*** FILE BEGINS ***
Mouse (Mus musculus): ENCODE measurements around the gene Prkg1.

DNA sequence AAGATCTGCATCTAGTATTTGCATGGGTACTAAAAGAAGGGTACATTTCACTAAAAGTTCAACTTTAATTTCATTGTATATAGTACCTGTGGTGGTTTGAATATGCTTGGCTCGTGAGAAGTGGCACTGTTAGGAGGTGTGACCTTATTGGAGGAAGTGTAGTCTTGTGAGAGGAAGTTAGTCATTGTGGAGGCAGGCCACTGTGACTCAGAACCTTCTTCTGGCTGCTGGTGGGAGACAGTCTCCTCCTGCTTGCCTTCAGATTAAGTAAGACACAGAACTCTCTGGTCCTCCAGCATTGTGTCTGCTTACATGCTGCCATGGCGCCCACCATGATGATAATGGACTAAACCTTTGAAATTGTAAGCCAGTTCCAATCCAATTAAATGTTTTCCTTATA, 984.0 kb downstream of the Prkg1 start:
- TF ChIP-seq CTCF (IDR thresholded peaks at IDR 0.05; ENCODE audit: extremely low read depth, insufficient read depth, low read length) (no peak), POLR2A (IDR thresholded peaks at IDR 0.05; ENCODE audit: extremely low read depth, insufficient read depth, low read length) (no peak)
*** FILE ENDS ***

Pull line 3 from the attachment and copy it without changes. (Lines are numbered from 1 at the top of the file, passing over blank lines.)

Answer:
- TF ChIP-seq CTCF (IDR thresholded peaks at IDR 0.05; ENCODE audit: extremely low read depth, insufficient read depth, low read length) (no peak), POLR2A (IDR thresholded peaks at IDR 0.05; ENCODE audit: extremely low read depth, insufficient read depth, low read length) (no peak)